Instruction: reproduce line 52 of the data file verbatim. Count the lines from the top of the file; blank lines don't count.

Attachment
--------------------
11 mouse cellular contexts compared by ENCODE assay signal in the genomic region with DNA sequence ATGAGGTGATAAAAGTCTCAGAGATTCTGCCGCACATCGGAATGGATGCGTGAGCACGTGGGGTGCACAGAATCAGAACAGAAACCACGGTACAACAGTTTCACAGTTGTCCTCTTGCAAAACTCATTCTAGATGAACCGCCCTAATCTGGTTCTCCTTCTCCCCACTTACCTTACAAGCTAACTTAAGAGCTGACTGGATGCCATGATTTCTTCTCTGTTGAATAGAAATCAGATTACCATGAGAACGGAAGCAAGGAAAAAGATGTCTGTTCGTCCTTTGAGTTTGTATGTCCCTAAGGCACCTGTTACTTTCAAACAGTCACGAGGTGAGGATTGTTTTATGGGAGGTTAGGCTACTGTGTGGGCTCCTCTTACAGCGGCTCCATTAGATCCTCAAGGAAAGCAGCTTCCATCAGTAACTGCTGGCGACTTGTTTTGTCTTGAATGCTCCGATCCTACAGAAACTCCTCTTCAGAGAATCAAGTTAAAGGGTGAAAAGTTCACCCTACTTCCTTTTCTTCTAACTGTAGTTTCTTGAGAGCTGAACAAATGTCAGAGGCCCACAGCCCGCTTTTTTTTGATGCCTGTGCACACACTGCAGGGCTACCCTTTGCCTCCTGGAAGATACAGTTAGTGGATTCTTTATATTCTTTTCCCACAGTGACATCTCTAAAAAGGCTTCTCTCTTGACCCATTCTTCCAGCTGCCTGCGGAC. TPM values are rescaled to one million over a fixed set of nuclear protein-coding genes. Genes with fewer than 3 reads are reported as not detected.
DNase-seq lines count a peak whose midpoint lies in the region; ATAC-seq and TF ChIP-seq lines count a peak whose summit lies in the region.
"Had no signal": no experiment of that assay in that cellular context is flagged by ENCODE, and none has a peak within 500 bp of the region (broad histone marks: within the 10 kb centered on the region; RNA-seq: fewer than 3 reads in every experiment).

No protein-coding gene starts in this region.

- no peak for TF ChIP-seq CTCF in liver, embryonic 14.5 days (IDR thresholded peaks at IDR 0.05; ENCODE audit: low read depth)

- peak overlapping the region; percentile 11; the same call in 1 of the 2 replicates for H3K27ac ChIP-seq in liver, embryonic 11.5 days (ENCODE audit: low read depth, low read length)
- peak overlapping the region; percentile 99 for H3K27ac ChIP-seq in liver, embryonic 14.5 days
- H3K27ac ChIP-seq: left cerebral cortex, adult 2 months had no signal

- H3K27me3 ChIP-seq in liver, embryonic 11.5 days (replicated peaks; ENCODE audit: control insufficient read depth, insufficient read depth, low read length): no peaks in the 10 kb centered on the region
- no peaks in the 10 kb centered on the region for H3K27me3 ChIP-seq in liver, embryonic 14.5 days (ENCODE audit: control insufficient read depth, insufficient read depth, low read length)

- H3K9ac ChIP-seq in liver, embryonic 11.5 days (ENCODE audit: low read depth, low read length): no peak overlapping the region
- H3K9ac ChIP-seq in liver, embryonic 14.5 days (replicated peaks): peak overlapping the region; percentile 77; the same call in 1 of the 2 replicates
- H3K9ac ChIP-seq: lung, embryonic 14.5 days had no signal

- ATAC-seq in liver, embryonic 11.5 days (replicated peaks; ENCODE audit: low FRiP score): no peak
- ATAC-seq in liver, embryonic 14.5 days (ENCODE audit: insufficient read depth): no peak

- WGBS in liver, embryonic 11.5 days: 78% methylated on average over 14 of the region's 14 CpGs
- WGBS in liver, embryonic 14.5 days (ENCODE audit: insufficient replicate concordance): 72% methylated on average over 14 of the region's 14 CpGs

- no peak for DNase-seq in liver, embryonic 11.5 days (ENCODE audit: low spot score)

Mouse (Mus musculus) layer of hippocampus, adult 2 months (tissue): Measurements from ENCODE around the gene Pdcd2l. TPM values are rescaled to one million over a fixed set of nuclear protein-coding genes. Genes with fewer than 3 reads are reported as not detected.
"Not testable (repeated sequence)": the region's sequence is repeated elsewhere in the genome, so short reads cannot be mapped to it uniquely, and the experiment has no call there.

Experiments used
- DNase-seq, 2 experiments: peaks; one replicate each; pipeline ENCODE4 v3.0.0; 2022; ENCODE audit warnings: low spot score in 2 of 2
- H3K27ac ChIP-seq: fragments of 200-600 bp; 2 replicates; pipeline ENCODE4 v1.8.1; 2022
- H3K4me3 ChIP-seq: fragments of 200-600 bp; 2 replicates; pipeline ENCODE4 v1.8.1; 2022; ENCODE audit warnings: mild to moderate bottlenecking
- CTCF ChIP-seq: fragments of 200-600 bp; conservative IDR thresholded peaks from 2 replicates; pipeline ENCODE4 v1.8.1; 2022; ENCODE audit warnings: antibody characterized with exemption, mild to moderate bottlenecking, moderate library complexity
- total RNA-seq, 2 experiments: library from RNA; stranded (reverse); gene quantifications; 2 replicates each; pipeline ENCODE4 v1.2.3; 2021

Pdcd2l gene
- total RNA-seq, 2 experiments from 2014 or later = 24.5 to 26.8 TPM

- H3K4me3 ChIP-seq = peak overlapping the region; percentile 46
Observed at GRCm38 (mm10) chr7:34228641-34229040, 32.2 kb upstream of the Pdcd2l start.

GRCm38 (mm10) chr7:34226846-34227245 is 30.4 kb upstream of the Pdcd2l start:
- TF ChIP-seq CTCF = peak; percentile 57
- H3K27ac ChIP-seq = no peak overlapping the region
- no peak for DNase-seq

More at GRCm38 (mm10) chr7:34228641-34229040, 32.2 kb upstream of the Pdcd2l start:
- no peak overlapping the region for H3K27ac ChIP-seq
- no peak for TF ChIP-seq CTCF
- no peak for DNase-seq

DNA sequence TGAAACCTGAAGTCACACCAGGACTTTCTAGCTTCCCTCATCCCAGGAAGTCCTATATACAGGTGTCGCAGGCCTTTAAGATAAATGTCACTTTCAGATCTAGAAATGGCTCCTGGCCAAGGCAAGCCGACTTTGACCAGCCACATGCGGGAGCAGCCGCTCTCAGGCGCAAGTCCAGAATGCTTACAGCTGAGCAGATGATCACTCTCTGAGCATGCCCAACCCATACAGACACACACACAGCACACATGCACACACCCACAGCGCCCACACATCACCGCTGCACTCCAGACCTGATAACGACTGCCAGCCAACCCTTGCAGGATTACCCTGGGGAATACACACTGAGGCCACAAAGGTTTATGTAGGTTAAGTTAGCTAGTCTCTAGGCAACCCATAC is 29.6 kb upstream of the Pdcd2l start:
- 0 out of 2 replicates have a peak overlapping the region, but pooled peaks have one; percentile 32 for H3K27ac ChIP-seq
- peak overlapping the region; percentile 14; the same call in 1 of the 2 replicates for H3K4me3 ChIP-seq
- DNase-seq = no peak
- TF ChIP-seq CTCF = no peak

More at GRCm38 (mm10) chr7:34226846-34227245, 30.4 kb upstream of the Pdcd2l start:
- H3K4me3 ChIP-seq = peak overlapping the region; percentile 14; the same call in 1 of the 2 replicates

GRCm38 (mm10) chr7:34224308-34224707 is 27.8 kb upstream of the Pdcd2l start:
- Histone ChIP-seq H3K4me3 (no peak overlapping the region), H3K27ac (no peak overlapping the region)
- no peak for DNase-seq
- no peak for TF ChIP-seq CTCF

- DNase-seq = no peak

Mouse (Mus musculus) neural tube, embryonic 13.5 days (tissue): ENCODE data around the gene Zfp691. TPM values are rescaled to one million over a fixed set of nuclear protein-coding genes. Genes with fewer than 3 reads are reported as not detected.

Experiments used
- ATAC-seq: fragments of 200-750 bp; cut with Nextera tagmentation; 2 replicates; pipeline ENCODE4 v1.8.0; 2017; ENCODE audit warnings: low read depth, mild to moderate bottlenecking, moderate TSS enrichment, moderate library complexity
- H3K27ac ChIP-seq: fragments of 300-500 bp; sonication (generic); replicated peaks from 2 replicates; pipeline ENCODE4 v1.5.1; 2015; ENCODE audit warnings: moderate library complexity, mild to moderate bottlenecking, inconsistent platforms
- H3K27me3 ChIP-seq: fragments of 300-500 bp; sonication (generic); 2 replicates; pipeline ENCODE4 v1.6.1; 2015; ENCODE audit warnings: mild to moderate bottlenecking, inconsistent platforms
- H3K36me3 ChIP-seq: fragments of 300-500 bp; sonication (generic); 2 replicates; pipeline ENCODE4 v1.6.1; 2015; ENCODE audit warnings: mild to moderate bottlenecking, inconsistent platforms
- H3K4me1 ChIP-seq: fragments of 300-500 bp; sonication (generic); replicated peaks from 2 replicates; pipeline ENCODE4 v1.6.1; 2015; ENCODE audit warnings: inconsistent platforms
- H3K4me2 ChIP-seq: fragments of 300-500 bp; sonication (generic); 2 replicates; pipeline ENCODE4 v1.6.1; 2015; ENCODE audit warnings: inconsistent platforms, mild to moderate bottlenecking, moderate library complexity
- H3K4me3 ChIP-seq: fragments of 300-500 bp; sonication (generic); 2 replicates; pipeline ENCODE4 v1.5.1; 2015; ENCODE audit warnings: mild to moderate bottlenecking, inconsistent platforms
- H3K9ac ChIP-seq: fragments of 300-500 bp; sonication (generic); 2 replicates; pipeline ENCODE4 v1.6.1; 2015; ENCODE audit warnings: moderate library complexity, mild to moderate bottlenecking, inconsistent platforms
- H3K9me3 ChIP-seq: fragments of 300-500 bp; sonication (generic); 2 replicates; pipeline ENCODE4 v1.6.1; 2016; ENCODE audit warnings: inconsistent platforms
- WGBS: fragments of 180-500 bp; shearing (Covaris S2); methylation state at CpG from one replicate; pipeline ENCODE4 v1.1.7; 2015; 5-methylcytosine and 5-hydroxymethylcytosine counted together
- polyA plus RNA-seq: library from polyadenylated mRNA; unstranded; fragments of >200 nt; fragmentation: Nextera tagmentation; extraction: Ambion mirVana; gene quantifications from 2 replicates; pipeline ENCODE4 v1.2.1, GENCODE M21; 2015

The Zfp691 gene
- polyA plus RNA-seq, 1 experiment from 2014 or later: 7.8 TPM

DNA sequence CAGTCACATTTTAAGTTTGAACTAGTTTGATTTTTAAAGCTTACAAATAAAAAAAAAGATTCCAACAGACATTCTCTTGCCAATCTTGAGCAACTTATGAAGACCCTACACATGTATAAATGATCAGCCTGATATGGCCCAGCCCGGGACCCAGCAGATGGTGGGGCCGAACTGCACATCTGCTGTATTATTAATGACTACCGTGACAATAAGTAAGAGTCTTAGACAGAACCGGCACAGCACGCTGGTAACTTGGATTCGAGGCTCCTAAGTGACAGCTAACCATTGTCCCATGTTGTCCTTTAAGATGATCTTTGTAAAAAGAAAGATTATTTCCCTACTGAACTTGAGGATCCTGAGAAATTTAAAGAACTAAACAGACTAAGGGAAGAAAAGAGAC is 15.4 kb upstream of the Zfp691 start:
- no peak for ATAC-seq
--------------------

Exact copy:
Experiments used